“No, no,” saith the angel of that flower; “now will the sun get at thee; now will the shower fall on thee in more copious abundance than before; now thy stunted form shall spring up into loveliness, and thy flower, which could never have expanded itself to perfection shall now laugh in the sunshine, and men shall say, ‘How greatly hath that plant increased! How glorious hath become its beauty, through the removal of that which was its shade and its delight!'”

See you not, then, that God may take away your comforts and your privileges, to make you the better Christians? Why, the Lord always trains His soldiers, not by letting them lie on featherbeds, but by turning them out, and using them to forced marches and hard service. He makes them ford through streams, and swim through rivers, and climb mountains, and walk many a long march with heavy knapsacks of sorrow on their backs. This is the way in which He makes them soldiers—not by dressing them up in fine uniforms, to swagger at the barrack gates, and to be fine gentlemen in the eyes of the loungers in the park.

God knows that soldiers are only to be made in battle; they are not to be grown in peaceful times. We may grow the stuff of which soldiers are made; but warriors are really educated by the smell of powder, in the midst of whizzing bullets and roaring cannonades, not in soft and peaceful times. Well, Christian, may not this account for it all? Is not thy Lord bringing out thy graces and making them grow? Is He not developing in you the qualities of the soldier by throwing you into the heat of battle, and should you not use every appliance to come off conqueror?—Spurgeon.

A living dog is better than a dead lion

“A living dog is better than a dead lion.” Ecclesiastes 9:4

Life is a precious thing, and in its humblest form it is superior to death. This truth is eminently certain in spiritual things. It is better to be the least in the kingdom of heaven than the greatest out of it. The lowest degree of grace is superior to the noblest development of unregenerate nature. Where the Holy Ghost implants divine life in the soul, there is a precious deposit which none of the refinements of education can equal. The thief on the cross excels Caesar on his throne; Lazarus among the dogs is better than Cicero among the senators; and the most unlettered Christian is in the sight of God superior to Plato. Life is the badge of nobility in the realm of spiritual things, and men without it are only coarser or finer specimens of the same lifeless material, needing to be quickened, for they are dead in trespasses and sins.

A living, loving, gospel sermon, however unlearned in matter and uncouth in style, is better than the finest discourse devoid of unction and power. A living dog keeps better watch than a dead lion, and is of more service to his master; and so the poorest spiritual preacher is infinitely to be preferred to the exquisite orator who has no wisdom but that of words, no energy but that of sound. The like holds good of our prayers and other religious exercises; if we are quickened in them by the Holy Spirit, they are acceptable to God through Jesus Christ, though we may think them to be worthless things; while our grand performances in which our hearts were absent, like dead lions, are mere carrion in the sight of the living God. O for living groans, living sighs, living despondencies, rather than lifeless songs and dead calms. Better anything than death. The snarlings of the dog of hell will at least keep us awake, but dead faith and dead profession, what greater curses can a man have? Quicken us, quicken us, O Lord!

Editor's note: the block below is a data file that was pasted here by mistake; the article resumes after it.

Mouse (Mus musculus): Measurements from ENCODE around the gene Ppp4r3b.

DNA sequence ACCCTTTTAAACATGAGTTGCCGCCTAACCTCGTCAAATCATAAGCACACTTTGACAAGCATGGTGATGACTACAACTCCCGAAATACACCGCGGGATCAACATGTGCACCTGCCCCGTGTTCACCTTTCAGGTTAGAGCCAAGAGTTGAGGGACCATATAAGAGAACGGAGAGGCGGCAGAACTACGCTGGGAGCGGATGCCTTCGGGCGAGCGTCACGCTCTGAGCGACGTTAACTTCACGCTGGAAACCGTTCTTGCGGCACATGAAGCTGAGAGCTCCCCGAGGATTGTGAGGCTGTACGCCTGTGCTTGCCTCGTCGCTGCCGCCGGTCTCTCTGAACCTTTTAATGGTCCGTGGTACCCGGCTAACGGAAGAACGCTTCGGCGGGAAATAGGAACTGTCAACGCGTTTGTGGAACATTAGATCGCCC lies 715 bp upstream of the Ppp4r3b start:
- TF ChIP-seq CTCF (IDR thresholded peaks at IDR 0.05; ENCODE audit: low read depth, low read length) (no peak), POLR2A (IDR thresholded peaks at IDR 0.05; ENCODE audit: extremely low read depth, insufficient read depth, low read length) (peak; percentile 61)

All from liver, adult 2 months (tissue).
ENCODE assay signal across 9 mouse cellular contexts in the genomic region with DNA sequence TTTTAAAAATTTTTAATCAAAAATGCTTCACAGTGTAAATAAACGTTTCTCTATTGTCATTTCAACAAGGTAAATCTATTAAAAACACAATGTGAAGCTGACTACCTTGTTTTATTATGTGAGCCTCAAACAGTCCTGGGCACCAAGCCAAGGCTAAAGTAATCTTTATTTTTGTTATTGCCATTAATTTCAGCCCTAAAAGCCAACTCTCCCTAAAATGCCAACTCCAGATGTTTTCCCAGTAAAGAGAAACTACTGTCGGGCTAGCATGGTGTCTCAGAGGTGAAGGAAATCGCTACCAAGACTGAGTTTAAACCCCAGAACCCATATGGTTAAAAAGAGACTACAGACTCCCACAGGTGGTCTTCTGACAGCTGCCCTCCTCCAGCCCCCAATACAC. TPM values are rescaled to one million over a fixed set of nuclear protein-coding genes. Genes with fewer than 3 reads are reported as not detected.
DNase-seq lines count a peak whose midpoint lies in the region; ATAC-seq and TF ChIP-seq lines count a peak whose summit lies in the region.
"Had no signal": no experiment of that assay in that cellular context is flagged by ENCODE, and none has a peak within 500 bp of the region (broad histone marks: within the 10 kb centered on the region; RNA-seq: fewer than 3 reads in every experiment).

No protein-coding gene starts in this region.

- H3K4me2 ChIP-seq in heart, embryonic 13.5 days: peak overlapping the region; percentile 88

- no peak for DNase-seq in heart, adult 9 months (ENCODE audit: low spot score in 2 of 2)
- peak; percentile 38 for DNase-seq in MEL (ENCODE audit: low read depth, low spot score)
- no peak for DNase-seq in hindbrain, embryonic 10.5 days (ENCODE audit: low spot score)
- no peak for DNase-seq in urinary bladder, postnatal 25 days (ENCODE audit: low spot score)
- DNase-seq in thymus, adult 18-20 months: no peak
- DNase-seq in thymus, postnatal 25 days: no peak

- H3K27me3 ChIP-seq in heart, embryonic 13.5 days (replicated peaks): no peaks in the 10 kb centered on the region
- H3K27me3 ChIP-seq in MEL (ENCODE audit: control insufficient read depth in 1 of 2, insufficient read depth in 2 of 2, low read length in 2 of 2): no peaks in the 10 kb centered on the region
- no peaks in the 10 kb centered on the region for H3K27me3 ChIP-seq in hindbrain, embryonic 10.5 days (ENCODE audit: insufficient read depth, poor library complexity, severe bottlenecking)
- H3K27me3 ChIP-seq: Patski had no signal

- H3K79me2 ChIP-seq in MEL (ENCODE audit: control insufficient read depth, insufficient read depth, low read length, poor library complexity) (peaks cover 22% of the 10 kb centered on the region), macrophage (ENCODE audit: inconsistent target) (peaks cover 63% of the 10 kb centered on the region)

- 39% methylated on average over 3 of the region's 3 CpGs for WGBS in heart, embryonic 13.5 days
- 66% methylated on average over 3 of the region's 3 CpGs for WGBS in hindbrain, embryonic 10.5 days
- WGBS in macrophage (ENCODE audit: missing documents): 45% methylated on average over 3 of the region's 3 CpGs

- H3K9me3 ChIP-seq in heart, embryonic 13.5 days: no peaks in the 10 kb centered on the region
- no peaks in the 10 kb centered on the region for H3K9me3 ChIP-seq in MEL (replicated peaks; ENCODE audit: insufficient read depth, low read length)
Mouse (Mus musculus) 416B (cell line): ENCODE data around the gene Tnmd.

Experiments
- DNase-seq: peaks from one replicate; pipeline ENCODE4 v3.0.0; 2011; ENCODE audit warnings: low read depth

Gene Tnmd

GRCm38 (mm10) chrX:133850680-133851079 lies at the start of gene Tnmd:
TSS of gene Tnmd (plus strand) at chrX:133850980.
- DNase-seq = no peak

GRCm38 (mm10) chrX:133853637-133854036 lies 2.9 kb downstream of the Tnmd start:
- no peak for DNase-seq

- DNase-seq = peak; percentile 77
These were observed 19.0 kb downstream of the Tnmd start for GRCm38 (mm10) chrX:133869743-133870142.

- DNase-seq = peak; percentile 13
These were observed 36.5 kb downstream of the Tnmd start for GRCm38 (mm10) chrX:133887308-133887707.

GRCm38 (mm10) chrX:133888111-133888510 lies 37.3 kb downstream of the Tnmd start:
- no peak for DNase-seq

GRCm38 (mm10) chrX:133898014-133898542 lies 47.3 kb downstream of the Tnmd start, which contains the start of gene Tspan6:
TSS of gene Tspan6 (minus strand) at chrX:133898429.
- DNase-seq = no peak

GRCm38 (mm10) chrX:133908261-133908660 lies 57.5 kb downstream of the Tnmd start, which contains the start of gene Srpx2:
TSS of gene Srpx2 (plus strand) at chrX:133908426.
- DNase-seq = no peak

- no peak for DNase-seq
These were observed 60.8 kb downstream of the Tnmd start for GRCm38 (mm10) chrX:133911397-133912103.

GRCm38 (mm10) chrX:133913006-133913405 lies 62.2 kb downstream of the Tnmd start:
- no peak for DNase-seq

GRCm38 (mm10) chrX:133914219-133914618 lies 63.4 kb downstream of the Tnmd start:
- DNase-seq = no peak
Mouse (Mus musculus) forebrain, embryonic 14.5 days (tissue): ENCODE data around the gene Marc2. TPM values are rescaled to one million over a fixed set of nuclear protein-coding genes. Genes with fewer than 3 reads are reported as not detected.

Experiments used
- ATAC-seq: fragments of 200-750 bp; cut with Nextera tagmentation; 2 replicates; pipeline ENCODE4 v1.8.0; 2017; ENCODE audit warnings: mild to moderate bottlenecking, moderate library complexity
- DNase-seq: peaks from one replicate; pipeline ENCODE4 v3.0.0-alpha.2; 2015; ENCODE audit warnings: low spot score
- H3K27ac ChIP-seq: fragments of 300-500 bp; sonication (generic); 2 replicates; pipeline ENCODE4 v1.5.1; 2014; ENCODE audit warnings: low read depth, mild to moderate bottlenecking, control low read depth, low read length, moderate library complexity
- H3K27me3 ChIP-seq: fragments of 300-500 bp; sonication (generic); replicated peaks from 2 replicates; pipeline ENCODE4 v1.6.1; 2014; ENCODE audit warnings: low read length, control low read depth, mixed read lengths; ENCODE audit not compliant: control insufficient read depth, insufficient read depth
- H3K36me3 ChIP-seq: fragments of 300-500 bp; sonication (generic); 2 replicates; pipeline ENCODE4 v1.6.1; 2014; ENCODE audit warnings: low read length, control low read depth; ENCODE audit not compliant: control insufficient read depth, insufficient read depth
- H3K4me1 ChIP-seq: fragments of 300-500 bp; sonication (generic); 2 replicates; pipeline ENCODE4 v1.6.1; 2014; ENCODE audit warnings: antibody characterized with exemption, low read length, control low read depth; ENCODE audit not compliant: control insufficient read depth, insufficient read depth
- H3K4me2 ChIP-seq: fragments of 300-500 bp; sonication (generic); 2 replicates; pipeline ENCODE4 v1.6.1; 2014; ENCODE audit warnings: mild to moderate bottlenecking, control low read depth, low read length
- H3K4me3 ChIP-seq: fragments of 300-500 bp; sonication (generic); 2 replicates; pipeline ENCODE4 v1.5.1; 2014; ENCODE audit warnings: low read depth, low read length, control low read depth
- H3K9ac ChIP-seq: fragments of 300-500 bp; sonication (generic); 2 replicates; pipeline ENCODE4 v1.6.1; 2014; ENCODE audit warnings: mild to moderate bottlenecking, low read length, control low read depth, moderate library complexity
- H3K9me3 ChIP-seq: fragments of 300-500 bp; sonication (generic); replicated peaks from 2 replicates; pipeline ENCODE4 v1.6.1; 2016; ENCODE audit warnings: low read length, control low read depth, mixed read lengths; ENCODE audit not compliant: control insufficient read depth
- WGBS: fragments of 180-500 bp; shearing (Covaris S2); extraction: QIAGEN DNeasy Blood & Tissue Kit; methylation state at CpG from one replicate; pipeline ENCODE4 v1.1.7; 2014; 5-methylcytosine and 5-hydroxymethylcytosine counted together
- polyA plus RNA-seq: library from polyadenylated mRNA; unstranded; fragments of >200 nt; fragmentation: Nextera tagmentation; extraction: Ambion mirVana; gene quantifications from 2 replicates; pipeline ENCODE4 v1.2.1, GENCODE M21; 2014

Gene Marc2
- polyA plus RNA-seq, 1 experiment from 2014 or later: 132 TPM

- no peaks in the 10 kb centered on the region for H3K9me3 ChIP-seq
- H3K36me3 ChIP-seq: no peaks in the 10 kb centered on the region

Sing forth the honour of His name, make His praise glorious

“Sing forth the honour of His name, make His praise glorious.” Psalm 66:2

It is not left to our own option whether we shall praise God or not. Praise is God’s most righteous due, and every Christian, as the recipient of His grace, is bound to praise God from day to day. It is true we have no authoritative rubric for daily praise; we have no commandment prescribing certain hours of song and thanksgiving: but the law written upon the heart teaches us that it is right to praise God; and the unwritten mandate comes to us with as much force as if it had been recorded on the tables of stone, or handed to us from the top of thundering Sinai.

Yes, it is the Christian’s duty to praise God. It is not only a pleasurable exercise, but it is the absolute obligation of his life. Think not ye who are always mourning, that ye are guiltless in this respect, or imagine that ye can discharge your duty to your God without songs of praise. You are bound by the bonds of His love to bless His name so long as you live, and His praise should continually be in your mouth, for you are blessed, in order that you may bless Him; “this people have I formed for myself, they shall show forth my praise”; and if you do not praise God, you are not bringing forth the fruit which He, as the Divine Husbandman, has a right to expect at your hands.

Let not your harp then hang upon the willows, but take it down, and strive, with a grateful heart, to bring forth its loudest music. Arise and chant His praise. With every morning’s dawn, lift up your notes of thanksgiving, and let every setting sun be followed with your song. Girdle the earth with your praises; surround it with an atmosphere of melody, and God Himself will hearken from heaven and accept your music.

“E’en so I love Thee, and will love,
And in Thy praise will sing,
Because Thou art my loving God,
And my redeeming King.”